Three trials [25, 32, 37] evaluated fatigue severity by using FAI scores. Since heterogeneity was found between the three RCTs (, I2 = 70%), a random-effects model was used. Our pooled results showed that moxibustion could further improve the FAI score compared with acupuncture (WMD = −16.36, 95% CI = [−26.58, −6.14], ). Subgroup analysis based on the type of moxibustion also showed that Gaohuang (BL43) moxibustion and Panlong moxibustion were better than acupuncture. However, there was no statistically significant difference between routine moxibustion and acupuncture based on one study . The test of subgroup differences indicated that the moxibustion types might lead to heterogeneity () (Figure 6).
3.7. Safety Assessment
Eight trials [25, 27, 28, 30–33, 35] reported details of adverse events (AEs), and six [27, 28, 30–33] of them reported no adverse events. Two trials [25, 35] reported moxibustion-related AEs, and both reported 1 case of mild scald. Two trials [25, 35] reported acupuncture-related AEs, one  reported 3 cases of dizziness during acupuncture, and one  reported 2 cases of local hematoma at the acupuncture site. The symptoms of the above-mentioned adverse events were relatively mild, and none of them affected the patient’s follow-up treatment.
3.8. Heterogeneity and Sensitivity Analysis
There was obvious heterogeneity in the comparison of moxibustion versus acupuncture on the FS-14 (I2 = 78%) and FAI score (I2 = 70%). We performed subgroup analysis based on the type of moxibustion, and the subgroup difference test showed that different modalities of moxibustion treatment may be the cause of the heterogeneity. Due to the small number of included studies for these two outcome indicators (less than 10 studies), we conducted sensitivity analysis by the conversion effect model. Sensitivity analysis indicated that the results of the meta-analysis were stable.
3.9. Publication Bias
We used Egger’s test to analyze the publication bias of the total effective rate (more than 10 studies), and the results showed that the publication bias was not significant () (Figure 7).
3.10. Certainty of Evidence
The results of the GRADE analysis are shown in Table 2. In general, in addition to the certainty of evidence for the clinical efficacy of moxibustion versus acupuncture, which was rated as “moderate,” the other outcome indicators were rated as “low” or “very low.” The main reasons leading to the decline in the certainty of the evidence for the outcome indicators include the methodological quality of most of the included studies was not high and the sample size was small, and the heterogeneity of some outcome indicators is obvious.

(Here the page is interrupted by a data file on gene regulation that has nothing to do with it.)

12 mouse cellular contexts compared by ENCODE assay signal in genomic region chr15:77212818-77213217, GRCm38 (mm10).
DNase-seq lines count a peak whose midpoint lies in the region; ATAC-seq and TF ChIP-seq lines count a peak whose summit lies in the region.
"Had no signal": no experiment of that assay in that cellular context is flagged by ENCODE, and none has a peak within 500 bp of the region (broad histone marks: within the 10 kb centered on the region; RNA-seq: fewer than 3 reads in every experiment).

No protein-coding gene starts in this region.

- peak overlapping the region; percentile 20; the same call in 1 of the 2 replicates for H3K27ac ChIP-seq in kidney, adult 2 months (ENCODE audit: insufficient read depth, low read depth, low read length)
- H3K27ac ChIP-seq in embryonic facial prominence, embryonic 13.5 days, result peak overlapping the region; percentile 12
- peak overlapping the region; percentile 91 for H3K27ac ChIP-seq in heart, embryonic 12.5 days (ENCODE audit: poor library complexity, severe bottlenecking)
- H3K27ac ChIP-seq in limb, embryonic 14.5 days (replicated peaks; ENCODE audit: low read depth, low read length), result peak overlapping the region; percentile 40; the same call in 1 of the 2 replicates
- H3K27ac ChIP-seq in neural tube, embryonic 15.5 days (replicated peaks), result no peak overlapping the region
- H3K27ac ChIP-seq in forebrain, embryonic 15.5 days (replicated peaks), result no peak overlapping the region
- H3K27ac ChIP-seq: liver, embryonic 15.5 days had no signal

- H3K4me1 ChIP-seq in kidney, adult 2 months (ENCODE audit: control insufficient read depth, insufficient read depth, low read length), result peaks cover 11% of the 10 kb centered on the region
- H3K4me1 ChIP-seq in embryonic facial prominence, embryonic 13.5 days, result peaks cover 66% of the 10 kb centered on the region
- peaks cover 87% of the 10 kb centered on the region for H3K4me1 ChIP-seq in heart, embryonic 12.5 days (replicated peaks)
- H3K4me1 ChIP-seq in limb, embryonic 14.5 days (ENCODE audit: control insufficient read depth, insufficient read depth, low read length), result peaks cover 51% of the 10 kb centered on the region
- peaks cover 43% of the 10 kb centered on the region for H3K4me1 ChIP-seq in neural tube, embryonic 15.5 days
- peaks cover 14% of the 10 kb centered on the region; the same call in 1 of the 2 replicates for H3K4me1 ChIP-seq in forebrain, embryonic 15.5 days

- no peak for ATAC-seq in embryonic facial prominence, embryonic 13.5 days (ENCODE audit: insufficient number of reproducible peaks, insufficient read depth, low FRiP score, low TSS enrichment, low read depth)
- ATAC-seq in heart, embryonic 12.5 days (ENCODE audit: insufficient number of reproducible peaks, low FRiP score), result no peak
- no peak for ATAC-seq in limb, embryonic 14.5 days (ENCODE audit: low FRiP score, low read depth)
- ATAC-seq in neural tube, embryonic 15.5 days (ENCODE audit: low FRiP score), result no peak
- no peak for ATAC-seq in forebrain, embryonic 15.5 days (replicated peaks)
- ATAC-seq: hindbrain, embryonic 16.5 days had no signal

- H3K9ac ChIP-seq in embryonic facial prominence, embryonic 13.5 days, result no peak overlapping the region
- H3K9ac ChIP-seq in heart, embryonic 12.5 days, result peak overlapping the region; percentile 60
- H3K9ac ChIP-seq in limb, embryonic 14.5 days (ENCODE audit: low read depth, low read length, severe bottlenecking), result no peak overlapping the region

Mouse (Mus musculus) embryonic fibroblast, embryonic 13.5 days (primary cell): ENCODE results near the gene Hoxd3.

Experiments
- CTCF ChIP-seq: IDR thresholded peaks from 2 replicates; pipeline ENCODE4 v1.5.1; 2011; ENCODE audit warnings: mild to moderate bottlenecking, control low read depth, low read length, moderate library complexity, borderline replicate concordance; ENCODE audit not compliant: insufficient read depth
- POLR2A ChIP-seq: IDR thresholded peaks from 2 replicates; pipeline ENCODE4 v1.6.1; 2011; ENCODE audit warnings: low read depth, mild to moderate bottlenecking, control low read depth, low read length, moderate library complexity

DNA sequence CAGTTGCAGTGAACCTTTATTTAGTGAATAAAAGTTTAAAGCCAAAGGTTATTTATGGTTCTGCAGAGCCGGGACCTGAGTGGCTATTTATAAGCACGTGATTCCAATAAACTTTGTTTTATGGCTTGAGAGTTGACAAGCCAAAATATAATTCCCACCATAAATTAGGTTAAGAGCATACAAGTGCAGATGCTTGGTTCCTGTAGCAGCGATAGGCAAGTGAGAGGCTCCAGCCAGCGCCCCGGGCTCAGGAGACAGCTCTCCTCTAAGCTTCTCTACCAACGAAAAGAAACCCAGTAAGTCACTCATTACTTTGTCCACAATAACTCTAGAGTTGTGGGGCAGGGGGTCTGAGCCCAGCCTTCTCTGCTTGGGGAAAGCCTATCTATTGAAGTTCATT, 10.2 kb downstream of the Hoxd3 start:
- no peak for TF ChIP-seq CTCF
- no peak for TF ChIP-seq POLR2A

To the best of our knowledge, this is the first meta-analysis to evaluate the efficacy of a single moxibustion treatment for CFS. In our current study, we included 15 RCTs that compared moxibustion with acupuncture (10 RCTs) and drugs (5 RCTs). Our pooled analysis indicated that moxibustion was significantly better than acupuncture in relieving fatigue symptoms (FS-14 and FAI) and improving clinical efficacy (). In addition, compared with drugs, moxibustion has an advantage in improving the clinical efficacy and reducing the FS-14 score (). Although the clinical efficacy in this study was evaluated according to Chinese standards, this criterion involves the comprehensive evaluation of the main symptoms and accompanying symptoms of CFS patients. Therefore, we believe that the analysis conclusions of the clinical efficacy of this study are reliable. In addition, fatigue is one of the most important clinical symptoms of CFS. Both FS-14 and FAI clinically are internationally recognized measurement tools for evaluating fatigue symptoms, which can truly reflect the severity of fatigue [38, 39]. Therefore, it is also credible to use FS-14 and FAI as outcome indicators for evaluating the efficacy of CFS. In terms of safety assessment, six studies reported no adverse events. Two studies reported adverse events of moxibustion, such as scald during moxibustion, but with mild symptoms. These adverse events can be effectively minimized by standardizing the operation steps of moxibustion [40, 41]. Therefore, based on the findings of this study, we suggest that moxibustion might be an effective and safe complementary therapy for CFS. However, it cannot be ignored that the level of currently available evidence has been evaluated by the GRADE system as “moderate,” “low,” or “very low.” This greatly weakens the reliability and impact of the evidence, which suggests that the interpretation of these positive results should be cautious. Therefore, the efficacy of moxibustion for CFS needs to be further explored.